(Photo Credit: Ben Schumin/Wikimedia)
It’s the heart of budget season in the California Legislature, and there are many hands grabbing for a piece of the proverbial pie. With so many worthy recipients, the budgeting process can be a difficult, complex and contentious one.
Often during this process, the most long-standing and essential function of our democracy gets the short end of the stick, and that’s elections. And with a particularly heated presidential election in the midst, this may be the perfect opportunity to snag a piece.
California’s counties are in charge of administrating elections, yet they have not received a piece of that budget pie in almost six years and are eager to see some of the nearly $120-million dollar backlog for state-mandated election programs, like providing absentee ballots.
On Thursday, the Senate Elections and Constitutional Amendments Committee and Budget Subcommittee hosted a joint hearing to entertain this very topic.
Secretary of State Alex Padilla and representatives from the Legislative Analyst’s Office, the California Association of Clerks and Election Officials and other organizations testified that, if funding isn’t increased for elections in California, we could find ourselves in a potentially sticky situation.
Exceptionally high voter turnout is expected with California’s almost unprecedented relevance in the presidential primary, a record number of initiatives are expected to drain already cash-strapped counties and significant resources are needed to educate voters on voting, registration status and party affiliation.
Padilla, who warned on Thursday that California might need to print a 200-page voter guide later this year, has requested an extra $32 million to cover costs of the expected June primary voter surge.
Given the fear of an incident similar to Florida in 2000 or this year’s Arizona primary, chances are better that the state will help counties and pitch in some extra cash to avoid a disaster.
But funding will remain a long-term challenge.
Solano County Supervisor Erin Hannigan agrees and wasn’t afraid to say it on Thursday.
Hannigan testified that one-time funding will help ensure successful outcomes during this election season, but also warned of the pressures counties face that will require long-term solutions.
“First, county voting systems are aging rapidly” said Hannigan. “The state is looking at ways to bring California’s elections into the 21st century…this will be the basis for the next decade of elections in our state.”
According to California Forward’s election funding research, around 76 percent of participating counties reported needing to replace voting equipment within 3 to 4 years. With no state funding to do so, many are unsure of how to pay for the next generation of voting systems.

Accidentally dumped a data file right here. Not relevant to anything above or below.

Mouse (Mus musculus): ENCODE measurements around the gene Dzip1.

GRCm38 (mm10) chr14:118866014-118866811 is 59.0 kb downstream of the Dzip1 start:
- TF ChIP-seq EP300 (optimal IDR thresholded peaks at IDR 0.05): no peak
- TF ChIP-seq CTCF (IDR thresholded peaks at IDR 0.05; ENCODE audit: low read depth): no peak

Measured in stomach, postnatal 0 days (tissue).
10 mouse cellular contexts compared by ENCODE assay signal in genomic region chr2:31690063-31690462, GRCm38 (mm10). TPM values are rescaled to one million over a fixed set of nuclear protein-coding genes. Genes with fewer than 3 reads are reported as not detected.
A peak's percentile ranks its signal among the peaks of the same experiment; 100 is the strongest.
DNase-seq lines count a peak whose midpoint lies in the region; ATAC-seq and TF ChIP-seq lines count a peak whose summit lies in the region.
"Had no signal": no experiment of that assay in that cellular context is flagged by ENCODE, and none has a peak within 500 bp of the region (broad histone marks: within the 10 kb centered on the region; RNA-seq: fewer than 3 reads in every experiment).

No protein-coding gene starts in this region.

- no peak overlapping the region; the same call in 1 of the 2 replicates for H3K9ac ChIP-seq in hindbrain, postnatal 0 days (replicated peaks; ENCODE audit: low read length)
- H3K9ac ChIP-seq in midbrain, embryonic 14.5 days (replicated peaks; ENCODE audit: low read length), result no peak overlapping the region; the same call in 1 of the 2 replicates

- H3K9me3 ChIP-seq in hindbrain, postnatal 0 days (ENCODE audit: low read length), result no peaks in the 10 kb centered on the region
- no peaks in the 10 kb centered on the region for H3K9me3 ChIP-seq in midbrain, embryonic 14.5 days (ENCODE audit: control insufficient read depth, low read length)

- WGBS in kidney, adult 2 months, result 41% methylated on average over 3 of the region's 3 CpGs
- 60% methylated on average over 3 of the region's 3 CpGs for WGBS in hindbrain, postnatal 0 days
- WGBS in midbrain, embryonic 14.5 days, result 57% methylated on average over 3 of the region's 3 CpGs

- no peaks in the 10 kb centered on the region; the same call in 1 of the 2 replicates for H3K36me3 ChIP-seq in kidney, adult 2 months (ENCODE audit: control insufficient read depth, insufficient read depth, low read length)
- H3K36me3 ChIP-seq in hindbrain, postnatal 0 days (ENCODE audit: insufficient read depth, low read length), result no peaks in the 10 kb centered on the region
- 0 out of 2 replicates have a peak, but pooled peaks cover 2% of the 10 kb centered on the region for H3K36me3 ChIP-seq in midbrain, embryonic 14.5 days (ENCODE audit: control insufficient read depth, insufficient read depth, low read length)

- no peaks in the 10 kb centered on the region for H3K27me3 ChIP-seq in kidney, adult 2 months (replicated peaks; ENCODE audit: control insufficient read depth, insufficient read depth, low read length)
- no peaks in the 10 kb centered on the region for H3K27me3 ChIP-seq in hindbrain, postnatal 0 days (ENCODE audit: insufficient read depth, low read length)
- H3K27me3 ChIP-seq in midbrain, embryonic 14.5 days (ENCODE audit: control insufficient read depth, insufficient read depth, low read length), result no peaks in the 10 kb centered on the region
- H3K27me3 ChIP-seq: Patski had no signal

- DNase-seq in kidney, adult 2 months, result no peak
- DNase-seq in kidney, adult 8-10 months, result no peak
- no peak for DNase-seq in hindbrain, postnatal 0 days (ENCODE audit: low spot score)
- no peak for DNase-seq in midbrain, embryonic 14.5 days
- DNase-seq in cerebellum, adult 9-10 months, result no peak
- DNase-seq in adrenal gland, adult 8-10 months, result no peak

The Supervisor also warned the committee of the unpredictable expenses associated with special elections. These elections are impossible for officials and county supervisors to plan for and are very costly. Additionally, the state has not helped fund a special election since 2009.
“Counties are no longer reimbursed for running special elections to fill legislative or congressional vacancies, which will be triggered like dominoes following the November election as current office holders win new seats,” said Hannigan. “These single contest elections can cost counties millions to run with no good way to set aside resources accordingly for the ‘what if’ scenario should primaries fail to produce a winner and a general special election must be held.”
This issue could potentially be addressed by legislation by Assemblymember Jim Patterson, who has introduced a bill, which would require elected officials who vacate office early to pay for special elections out of their campaign funds. Even if AB 2284 became law, there is much more to be done to ensure the cost of elections is shared equitably.
Lastly, Hannigan discussed the ever-looming backlog of funding that is owed by the state to cover state-required election programs.
“These mandates are proposed for suspension again this year, and despite their integral role in voting systems, we have no indication for repayment at this time” said Hannigan. “All of this is happening when the cost of administering elections is growing. Despite lower voter turnout, it has grown by as much as 270 percent over the last 20 years.”
Thanks to calls to action by Secretary Padilla and county officials, as well dedicated research by the Legislative Analyst’s Office and Department of Finance, a solid case is being made for a serious look at funding this year’s elections. However, the undertone in much of the testimony was clear — there are long-term funding issues that remain unresolved.
These are the issues California Forward addresses in its Election Funding Project report to be released in the coming weeks. The report outlines research conducted on how elections are funded both nationwide and throughout California, and provides recommendations to fund the future of California’s elections.
“CA Fwd was created to be the link between good ideas, sound analysis and visionary recommendations and the actual enactment and implementation needed to grow jobs, promote cost-effective public services and create accountability for results,” said Jim Mayer, CA Fwd president and CEO. “Addressing this long-standing issue is important to help improve voter participation in California.”
This year, with surging interest in this election cycle, it is even more apparent that well-funded elections are the cornerstone to ensuring the integrity of our democracy.
UPDATE: The special elections funding bill, AB 2284, failed to pass in the Assembly Elections and Redistricting Committee.